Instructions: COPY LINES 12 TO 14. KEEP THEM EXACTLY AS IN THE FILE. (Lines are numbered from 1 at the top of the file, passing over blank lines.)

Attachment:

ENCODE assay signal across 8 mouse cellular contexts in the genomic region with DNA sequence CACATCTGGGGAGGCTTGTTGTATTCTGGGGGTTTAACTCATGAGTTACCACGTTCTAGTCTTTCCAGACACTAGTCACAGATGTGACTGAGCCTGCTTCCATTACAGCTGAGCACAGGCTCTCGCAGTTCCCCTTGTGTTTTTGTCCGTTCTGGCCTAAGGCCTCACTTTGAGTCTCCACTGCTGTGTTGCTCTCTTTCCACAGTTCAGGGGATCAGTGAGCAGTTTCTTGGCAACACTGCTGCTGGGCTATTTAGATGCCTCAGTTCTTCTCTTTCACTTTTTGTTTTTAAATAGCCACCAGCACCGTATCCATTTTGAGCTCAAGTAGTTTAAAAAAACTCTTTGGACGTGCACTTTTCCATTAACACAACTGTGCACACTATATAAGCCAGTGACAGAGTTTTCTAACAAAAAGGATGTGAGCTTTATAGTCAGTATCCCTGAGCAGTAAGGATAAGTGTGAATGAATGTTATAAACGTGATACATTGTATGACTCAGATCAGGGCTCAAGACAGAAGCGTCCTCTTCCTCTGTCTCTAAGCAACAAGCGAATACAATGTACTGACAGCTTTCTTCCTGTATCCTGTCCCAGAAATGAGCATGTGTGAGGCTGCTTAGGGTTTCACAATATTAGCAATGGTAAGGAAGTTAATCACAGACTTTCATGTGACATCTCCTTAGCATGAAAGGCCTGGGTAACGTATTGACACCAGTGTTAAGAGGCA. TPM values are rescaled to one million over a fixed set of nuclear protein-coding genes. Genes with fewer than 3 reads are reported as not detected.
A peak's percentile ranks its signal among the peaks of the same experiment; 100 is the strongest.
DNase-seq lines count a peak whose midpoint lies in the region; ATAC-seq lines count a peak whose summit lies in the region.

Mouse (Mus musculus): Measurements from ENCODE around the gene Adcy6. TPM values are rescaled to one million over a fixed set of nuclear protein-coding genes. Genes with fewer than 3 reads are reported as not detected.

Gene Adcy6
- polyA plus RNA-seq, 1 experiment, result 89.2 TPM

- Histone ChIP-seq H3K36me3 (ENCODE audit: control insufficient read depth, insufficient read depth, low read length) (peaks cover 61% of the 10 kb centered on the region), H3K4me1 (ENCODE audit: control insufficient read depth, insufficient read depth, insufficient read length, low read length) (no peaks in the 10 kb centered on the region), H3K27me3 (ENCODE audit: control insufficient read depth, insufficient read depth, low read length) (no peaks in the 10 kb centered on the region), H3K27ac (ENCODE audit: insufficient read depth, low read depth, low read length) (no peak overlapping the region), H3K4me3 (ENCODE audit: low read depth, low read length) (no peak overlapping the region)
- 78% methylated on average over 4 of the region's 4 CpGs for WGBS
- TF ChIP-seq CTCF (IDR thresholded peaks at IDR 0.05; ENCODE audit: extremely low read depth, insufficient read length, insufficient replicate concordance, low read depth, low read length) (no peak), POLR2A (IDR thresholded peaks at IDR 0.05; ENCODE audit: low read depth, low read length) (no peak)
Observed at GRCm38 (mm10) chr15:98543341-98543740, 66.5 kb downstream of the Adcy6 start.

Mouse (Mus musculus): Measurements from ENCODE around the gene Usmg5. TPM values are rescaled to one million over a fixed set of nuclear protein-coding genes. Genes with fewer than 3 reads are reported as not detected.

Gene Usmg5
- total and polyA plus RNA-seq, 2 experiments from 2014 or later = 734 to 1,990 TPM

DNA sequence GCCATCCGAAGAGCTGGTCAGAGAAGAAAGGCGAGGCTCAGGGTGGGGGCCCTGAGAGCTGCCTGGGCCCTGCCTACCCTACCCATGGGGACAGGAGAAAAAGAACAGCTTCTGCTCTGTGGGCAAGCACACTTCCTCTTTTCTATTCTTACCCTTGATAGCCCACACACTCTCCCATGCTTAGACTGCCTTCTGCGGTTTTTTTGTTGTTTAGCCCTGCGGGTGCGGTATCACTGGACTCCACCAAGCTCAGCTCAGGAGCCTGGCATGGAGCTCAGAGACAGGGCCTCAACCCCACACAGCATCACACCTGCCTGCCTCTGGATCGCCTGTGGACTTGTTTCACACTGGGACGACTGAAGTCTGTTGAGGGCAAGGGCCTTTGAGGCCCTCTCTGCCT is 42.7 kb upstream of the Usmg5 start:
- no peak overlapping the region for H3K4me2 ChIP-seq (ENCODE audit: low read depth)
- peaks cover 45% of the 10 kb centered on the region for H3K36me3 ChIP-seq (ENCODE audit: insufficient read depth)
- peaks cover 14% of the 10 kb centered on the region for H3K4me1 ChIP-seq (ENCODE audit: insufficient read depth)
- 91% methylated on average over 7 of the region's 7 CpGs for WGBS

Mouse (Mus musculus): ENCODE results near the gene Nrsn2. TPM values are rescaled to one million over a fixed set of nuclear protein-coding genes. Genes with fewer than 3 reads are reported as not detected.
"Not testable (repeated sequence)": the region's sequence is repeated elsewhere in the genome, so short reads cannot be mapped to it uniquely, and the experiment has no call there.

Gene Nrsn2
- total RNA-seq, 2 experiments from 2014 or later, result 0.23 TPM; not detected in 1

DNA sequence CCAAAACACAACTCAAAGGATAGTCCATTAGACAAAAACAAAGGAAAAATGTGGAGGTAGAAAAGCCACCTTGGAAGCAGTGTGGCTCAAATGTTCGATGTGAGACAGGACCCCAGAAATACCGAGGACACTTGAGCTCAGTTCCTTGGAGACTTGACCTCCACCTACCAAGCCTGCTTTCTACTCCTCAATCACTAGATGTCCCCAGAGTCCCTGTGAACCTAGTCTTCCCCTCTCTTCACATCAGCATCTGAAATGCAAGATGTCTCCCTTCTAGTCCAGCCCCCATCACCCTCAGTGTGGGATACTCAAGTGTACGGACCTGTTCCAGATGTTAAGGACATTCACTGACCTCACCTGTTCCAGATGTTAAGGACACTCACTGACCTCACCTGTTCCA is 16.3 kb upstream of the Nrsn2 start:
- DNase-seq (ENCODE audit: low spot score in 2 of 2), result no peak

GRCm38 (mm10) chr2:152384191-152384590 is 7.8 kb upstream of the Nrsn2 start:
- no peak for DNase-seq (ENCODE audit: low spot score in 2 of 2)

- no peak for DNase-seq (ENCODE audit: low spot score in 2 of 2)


Gene Usmg5
- total and polyA plus RNA-seq, 2 experiments from 2014 or later = 734 to 1,990 TPM

DNA sequence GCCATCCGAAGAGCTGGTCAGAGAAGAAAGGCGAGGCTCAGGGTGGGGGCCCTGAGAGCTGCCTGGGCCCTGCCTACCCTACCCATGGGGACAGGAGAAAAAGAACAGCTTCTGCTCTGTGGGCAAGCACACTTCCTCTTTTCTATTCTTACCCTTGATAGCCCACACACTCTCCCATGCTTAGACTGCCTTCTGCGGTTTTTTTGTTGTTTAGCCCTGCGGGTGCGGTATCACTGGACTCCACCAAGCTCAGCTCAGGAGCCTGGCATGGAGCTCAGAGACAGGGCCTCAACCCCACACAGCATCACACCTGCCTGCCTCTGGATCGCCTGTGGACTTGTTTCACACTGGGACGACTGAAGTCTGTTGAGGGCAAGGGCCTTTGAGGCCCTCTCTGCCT is 42.7 kb upstream of the Usmg5 start: